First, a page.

Business owners often focus on the tax consequences of business structure. But asset protection is a growing concern in these litigious times, leading to the rising popularity of “limited” forms of business such as the Limited Liability Company (LLC).
LLCs have a unique asset protection feature against charging orders. Maybe you have heard of these? A recent Forbes article titled “The Misunderstood Charging Order,” offers a basic explanation:
The charging order itself is not the lien; rather, the lien is what is placed by the charging order. Think of the charging order as a can of spray paint, and the paint is the lien. The charging order basically sprays the lien on the debtor/member’s interest. Stated differently, the charging order is the vehicle by which the lien is placed on the debtor/member’s interest — it is not the lien itself.
While this is a complex subject, basically a charging order is a creditor’s first and last tool to extract your interests and capital from your business (assuming they don’t try to pierce the veil). In a corporation, a charging order can allow a creditor to actually gain a debtor’s stock interests in the business. This can be disastrous. “Limited” company structures are specifically designed with charging order protection, something that could be important to you as a business owner.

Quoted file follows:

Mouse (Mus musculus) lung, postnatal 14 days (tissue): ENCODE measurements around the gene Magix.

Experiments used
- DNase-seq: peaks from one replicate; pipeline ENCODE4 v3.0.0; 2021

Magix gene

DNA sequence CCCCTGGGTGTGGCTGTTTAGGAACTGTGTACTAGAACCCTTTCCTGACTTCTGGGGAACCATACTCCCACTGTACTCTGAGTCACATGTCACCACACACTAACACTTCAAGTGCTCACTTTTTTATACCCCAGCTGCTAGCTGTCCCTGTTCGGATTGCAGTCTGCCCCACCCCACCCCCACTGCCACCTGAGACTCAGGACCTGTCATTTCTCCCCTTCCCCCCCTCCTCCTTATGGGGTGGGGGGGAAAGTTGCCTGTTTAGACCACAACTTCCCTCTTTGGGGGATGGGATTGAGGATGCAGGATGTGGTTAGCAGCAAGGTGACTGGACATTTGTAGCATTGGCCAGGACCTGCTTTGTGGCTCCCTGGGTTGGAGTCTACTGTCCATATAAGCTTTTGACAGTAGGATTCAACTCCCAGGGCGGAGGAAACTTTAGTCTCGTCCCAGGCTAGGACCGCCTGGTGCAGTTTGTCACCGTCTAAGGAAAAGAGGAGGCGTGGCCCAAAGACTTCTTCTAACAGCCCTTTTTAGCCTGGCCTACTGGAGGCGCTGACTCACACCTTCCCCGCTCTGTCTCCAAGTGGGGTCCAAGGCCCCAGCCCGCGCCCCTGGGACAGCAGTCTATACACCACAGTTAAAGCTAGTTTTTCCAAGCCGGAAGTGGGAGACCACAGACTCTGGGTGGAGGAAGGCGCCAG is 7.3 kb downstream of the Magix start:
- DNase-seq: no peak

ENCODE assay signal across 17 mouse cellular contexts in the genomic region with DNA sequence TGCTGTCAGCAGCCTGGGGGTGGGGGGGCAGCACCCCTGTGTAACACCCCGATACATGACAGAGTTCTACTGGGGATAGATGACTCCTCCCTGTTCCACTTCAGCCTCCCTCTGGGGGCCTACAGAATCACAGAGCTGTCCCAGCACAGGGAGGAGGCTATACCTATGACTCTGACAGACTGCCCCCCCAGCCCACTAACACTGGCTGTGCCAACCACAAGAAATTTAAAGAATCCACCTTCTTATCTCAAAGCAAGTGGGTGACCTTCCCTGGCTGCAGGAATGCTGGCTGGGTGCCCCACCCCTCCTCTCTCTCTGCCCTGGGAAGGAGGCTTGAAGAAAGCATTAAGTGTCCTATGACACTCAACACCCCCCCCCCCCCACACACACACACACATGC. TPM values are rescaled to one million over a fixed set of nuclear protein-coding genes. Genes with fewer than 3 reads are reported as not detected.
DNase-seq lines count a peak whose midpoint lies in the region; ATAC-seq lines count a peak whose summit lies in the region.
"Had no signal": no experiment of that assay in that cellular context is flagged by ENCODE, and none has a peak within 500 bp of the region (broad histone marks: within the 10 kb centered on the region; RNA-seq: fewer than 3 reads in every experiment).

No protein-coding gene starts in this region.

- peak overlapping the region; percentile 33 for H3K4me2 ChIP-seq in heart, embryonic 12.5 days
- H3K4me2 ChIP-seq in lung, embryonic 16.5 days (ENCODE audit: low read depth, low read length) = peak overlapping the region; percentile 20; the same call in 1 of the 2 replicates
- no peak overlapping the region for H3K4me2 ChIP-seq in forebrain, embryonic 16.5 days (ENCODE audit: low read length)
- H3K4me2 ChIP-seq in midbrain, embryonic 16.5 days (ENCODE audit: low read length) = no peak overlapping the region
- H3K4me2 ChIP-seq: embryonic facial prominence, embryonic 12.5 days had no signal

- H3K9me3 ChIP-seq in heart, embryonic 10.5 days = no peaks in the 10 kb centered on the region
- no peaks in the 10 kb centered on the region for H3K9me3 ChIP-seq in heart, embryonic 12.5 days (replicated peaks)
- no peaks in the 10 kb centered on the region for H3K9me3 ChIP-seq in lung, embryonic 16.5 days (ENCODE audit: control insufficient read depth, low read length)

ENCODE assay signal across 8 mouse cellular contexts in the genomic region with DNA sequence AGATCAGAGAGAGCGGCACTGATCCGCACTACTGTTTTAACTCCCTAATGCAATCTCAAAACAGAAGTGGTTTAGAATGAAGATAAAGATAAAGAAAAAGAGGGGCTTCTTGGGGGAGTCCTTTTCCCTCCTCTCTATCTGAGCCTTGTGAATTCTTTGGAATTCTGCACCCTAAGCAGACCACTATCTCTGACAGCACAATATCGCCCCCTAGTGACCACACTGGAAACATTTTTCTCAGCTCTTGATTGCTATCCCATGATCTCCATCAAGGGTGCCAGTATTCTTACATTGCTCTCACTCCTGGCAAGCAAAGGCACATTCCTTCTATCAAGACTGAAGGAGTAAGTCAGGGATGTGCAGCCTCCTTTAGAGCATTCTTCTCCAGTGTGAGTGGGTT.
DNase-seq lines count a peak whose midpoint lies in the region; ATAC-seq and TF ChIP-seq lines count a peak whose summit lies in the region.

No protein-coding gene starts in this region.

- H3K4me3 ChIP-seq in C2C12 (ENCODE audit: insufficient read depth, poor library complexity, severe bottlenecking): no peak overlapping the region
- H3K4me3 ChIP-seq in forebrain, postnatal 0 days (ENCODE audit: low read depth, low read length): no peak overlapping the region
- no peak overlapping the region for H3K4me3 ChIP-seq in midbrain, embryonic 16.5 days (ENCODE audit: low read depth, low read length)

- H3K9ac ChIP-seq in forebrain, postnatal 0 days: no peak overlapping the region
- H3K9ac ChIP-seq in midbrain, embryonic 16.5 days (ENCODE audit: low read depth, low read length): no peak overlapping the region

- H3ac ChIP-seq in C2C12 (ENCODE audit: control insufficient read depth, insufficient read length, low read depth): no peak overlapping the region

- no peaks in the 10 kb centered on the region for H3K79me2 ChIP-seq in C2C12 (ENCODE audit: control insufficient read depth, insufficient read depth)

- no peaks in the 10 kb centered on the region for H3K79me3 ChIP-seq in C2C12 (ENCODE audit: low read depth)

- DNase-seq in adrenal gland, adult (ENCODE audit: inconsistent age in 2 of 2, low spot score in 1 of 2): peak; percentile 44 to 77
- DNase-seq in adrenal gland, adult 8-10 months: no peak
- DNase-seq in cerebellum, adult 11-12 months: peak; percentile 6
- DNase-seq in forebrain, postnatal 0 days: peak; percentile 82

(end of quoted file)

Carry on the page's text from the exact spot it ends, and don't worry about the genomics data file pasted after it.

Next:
The original article goes into greater detail, but essentially the charging order protection means that while a creditor can place a lien on your LLC membership interests and claim any distributions, a creditor cannot claim the membership interest itself and sabotage the business.
While a “limited” company structure does provide a level of asset protection, keep in mind it is not a panacea. Do not just presume that a creditor will see an LLC and run away or settle for pennies on the dollar (as LLCs are often marketed), as that is rarely the case.